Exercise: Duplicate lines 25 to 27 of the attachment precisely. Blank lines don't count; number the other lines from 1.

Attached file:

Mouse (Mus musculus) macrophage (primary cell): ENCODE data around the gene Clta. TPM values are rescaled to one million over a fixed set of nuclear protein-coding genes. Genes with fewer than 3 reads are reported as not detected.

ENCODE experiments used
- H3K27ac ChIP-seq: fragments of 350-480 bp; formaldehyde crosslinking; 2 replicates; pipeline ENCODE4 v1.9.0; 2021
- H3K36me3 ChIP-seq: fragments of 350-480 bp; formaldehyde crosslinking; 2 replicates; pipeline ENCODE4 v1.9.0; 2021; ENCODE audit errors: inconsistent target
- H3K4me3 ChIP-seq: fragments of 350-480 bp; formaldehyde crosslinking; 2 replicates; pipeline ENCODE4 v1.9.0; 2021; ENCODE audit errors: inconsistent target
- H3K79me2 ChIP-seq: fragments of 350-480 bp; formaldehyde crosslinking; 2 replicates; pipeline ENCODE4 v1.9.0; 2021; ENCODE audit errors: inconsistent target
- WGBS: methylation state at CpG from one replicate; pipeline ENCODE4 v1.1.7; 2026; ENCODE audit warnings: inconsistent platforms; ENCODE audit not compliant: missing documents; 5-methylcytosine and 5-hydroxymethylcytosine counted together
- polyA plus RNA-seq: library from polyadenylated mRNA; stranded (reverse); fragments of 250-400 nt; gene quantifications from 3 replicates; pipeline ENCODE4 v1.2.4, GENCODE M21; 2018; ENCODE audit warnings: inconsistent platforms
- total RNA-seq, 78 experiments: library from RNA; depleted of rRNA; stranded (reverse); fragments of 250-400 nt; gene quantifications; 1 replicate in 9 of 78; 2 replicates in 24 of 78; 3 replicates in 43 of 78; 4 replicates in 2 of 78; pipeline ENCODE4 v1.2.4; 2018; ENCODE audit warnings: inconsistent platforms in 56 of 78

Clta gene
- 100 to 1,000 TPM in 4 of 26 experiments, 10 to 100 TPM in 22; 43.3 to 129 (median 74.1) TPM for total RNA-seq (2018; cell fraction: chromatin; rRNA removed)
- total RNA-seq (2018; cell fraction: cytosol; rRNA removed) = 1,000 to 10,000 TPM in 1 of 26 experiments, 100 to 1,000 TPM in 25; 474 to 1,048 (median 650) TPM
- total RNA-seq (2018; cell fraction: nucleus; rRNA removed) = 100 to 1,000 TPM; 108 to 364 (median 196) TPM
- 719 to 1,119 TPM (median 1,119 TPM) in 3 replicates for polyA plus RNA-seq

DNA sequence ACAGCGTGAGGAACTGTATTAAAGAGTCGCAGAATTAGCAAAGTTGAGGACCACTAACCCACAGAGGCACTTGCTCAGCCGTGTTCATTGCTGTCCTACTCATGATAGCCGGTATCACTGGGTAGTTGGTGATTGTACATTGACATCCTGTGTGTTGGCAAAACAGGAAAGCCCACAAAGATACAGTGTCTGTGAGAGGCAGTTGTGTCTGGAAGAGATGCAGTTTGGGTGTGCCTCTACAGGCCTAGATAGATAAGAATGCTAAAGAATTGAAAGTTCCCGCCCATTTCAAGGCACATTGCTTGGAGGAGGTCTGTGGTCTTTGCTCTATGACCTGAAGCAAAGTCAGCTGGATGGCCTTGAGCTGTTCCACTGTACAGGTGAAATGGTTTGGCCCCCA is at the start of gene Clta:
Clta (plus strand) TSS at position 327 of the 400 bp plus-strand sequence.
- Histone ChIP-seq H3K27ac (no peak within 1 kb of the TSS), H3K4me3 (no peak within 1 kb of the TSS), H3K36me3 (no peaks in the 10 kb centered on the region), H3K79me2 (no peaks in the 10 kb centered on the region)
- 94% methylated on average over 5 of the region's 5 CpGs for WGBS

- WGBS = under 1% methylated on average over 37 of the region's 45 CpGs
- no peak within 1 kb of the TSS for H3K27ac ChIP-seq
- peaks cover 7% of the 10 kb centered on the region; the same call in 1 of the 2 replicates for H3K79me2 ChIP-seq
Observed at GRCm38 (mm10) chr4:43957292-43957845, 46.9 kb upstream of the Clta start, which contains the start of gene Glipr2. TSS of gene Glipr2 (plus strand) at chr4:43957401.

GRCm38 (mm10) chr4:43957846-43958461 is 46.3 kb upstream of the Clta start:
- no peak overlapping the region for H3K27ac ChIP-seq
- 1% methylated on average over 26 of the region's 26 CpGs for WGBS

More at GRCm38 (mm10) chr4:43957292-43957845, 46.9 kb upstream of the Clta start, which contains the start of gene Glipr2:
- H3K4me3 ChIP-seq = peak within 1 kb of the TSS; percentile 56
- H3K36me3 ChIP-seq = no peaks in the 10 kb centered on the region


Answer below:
- 1% methylated on average over 26 of the region's 26 CpGs for WGBS

More at GRCm38 (mm10) chr4:43957292-43957845, 46.9 kb upstream of the Clta start, which contains the start of gene Glipr2:
- H3K4me3 ChIP-seq = peak within 1 kb of the TSS; percentile 56